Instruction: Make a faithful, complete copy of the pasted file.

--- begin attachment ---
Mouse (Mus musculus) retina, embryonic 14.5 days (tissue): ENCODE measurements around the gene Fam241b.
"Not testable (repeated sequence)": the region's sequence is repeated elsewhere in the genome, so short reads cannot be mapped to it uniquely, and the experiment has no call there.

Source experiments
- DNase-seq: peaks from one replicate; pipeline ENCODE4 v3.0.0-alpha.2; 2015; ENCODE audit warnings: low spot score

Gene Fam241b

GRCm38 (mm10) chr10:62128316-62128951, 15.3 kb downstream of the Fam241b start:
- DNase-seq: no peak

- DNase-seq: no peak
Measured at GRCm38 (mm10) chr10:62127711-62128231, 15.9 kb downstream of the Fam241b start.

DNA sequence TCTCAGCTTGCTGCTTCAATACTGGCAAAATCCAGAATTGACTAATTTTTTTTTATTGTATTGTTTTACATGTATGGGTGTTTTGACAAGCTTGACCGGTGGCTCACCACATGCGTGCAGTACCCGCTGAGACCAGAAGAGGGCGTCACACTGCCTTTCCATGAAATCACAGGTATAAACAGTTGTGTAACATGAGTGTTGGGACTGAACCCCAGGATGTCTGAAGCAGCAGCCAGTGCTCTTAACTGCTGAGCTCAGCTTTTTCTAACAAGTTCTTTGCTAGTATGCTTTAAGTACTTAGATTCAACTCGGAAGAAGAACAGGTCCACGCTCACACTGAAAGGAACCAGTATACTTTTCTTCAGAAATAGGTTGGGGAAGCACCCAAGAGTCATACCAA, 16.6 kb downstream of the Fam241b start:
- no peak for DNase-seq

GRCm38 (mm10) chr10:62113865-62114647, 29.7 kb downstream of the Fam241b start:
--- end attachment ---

Mouse (Mus musculus) retina, embryonic 14.5 days (tissue): ENCODE measurements around the gene Fam241b.
"Not testable (repeated sequence)": the region's sequence is repeated elsewhere in the genome, so short reads cannot be mapped to it uniquely, and the experiment has no call there.

Source experiments
- DNase-seq: peaks from one replicate; pipeline ENCODE4 v3.0.0-alpha.2; 2015; ENCODE audit warnings: low spot score

Gene Fam241b

GRCm38 (mm10) chr10:62128316-62128951, 15.3 kb downstream of the Fam241b start:
- DNase-seq: no peak

- DNase-seq: no peak
Measured at GRCm38 (mm10) chr10:62127711-62128231, 15.9 kb downstream of the Fam241b start.

DNA sequence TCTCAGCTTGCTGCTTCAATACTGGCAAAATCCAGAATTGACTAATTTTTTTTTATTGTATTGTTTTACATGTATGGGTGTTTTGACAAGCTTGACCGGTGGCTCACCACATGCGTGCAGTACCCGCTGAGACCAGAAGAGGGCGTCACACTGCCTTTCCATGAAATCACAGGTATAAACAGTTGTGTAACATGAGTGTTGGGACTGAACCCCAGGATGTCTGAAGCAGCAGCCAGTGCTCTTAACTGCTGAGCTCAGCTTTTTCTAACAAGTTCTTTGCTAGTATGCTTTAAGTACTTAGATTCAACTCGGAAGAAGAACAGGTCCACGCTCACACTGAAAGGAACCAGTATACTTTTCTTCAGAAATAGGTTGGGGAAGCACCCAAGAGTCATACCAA, 16.6 kb downstream of the Fam241b start:
- no peak for DNase-seq

GRCm38 (mm10) chr10:62113865-62114647, 29.7 kb downstream of the Fam241b start: